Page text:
Letter: Congressmen shouldn’t have to be coaxed into condemning neo-Nazis

From: Hannah Hedges


In the wake of the violence in Charlottesville, most Republican leaders issued statements condemning white supremacists and neo-Nazis. U.S. Rep. Luke Messer, R-Ind., posted pictures of himself side-by-side with Vice President Mike Pence. His priorities that weekend: making sure his constituents saw his photo-op of the unveiling of a portrait.

It wasn’t until Monday morning after his office was flooded with disappointed and angry phone calls that he finally issued a statement on Twitter. His statement was vague and did not specifically call out the white supremacists and the neo-Nazis, who marched with torches and Hitler salutes, chanting “Blood and Soil.” As I write this on Aug. 16, he has yet to make a statement on Facebook.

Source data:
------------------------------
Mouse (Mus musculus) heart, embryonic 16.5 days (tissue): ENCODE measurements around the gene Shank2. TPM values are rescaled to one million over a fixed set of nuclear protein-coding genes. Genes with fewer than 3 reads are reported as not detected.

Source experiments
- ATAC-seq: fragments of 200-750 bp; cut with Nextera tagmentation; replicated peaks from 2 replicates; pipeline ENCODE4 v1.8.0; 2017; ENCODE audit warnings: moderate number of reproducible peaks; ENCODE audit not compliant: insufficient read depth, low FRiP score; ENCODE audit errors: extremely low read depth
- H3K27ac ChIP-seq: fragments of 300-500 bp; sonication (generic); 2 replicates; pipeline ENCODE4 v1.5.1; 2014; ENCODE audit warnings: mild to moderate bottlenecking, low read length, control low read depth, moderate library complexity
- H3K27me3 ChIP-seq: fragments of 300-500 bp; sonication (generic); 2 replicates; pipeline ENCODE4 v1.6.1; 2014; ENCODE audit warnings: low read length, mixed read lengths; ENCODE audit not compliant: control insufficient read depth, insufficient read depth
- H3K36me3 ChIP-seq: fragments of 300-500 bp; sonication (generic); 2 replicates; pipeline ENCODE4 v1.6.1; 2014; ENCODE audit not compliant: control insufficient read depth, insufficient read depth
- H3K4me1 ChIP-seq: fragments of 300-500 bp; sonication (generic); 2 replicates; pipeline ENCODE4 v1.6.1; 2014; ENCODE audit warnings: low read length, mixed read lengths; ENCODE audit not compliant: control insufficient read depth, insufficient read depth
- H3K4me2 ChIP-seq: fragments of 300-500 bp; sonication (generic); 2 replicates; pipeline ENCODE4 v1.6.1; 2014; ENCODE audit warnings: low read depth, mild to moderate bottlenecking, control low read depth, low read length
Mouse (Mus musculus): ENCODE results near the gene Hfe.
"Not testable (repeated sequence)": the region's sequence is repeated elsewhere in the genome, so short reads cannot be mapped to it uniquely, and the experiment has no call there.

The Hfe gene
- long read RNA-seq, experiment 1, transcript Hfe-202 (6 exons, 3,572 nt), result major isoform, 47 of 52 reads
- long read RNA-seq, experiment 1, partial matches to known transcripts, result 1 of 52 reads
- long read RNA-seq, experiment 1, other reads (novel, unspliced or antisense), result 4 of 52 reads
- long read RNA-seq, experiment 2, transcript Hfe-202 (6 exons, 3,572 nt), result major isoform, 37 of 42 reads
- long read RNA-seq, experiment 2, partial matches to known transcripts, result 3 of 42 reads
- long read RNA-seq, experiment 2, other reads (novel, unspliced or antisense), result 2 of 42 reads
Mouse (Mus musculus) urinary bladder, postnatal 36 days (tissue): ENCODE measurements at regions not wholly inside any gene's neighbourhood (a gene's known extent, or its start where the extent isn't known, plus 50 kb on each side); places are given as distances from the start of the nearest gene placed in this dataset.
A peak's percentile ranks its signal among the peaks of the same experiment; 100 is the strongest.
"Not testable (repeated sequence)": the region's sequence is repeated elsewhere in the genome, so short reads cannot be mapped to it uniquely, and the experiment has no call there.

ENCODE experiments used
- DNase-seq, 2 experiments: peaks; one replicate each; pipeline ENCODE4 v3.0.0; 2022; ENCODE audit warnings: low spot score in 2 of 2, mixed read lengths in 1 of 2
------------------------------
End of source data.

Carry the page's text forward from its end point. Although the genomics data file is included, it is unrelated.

A U.S. congressman should not have to be coaxed, cajoled or cornered into making a statement condemning neo-Nazis. This should have been a no-brainer response. So why was it not his immediate response? Messer has once again failed the Hoosiers of the 6th District by his shameful silence. But he is not content as a congressman; he wants to be our U.S. senator in 2018.

Is this a man who deserves to be our senator? A man whose first instinct in response to an act of domestic terrorism is not to condemn the terrorists, or even comfort his constituents, but to post what amounts to a selfie?